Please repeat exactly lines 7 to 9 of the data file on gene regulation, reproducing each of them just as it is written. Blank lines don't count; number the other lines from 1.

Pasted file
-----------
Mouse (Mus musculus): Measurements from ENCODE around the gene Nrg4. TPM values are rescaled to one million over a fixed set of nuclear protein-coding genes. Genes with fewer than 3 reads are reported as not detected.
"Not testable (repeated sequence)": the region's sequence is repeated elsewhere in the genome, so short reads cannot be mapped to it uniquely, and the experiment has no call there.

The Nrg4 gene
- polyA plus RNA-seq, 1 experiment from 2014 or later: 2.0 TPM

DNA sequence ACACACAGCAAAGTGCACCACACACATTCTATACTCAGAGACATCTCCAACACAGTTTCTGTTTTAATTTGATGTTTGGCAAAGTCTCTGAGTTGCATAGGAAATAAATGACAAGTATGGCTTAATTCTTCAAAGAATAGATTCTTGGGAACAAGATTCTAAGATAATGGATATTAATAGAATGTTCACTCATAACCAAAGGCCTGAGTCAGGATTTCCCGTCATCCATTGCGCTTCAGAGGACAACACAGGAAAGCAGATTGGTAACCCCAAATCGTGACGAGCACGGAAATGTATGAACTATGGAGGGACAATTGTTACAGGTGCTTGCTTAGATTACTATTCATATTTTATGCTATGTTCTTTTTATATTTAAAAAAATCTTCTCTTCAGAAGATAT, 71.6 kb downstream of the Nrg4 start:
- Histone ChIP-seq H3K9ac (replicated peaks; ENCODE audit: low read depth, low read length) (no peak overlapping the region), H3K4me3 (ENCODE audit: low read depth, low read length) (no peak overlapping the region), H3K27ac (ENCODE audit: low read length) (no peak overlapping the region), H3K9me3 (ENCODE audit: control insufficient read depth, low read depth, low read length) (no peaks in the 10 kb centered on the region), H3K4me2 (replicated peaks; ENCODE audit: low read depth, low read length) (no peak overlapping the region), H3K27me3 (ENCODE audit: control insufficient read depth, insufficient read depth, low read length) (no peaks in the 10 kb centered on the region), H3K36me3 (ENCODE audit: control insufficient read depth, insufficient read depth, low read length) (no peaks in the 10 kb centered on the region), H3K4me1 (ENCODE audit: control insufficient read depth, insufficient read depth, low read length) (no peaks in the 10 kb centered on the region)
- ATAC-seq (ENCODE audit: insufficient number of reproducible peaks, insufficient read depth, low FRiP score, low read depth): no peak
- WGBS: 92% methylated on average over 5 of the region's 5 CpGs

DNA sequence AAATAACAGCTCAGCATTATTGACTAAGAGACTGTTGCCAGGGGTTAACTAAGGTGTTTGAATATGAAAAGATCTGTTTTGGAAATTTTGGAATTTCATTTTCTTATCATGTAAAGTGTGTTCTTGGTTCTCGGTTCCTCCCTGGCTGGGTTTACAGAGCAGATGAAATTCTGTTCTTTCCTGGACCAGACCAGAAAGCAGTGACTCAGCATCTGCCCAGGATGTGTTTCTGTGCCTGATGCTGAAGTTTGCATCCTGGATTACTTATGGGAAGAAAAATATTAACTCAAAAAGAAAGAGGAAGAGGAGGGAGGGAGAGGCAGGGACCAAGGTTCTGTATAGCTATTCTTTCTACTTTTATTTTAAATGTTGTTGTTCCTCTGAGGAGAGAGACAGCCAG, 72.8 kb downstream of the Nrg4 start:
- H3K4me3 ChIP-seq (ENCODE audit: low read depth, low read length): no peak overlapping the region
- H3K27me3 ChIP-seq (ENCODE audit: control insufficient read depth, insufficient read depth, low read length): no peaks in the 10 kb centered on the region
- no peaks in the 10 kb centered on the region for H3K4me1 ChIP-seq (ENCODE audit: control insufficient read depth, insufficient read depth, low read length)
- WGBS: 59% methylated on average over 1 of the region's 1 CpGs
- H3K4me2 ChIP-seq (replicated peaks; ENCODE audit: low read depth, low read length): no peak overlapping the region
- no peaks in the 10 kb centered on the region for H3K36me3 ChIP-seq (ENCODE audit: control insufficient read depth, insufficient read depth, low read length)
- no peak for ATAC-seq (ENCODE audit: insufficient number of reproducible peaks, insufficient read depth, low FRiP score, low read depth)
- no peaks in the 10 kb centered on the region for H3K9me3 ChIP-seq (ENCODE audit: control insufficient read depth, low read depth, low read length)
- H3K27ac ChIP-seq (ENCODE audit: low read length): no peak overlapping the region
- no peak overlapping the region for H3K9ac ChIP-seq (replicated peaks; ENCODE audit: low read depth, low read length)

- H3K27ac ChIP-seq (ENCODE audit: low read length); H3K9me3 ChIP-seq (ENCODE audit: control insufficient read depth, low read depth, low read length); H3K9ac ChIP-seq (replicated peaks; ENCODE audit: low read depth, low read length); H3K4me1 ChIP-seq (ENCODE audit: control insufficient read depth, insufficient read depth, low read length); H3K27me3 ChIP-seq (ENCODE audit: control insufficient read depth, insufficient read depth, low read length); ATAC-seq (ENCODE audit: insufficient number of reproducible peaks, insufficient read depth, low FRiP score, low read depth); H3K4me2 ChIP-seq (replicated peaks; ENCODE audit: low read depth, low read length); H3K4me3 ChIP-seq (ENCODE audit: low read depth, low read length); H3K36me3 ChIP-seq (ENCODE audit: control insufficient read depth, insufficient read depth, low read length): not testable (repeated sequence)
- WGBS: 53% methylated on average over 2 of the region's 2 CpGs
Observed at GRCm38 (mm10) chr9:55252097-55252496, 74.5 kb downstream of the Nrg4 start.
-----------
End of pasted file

- ATAC-seq (ENCODE audit: insufficient number of reproducible peaks, insufficient read depth, low FRiP score, low read depth): no peak
- WGBS: 92% methylated on average over 5 of the region's 5 CpGs

DNA sequence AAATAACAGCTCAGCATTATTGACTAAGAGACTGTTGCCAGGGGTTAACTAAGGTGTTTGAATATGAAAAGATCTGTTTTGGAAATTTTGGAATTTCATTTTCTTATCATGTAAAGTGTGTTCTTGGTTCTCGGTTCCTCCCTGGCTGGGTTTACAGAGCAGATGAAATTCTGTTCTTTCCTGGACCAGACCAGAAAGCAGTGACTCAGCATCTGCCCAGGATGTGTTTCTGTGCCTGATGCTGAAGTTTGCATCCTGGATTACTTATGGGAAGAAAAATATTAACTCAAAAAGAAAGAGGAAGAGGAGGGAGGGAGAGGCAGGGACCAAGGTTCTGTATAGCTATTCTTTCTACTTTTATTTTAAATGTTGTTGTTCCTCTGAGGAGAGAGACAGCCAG, 72.8 kb downstream of the Nrg4 start: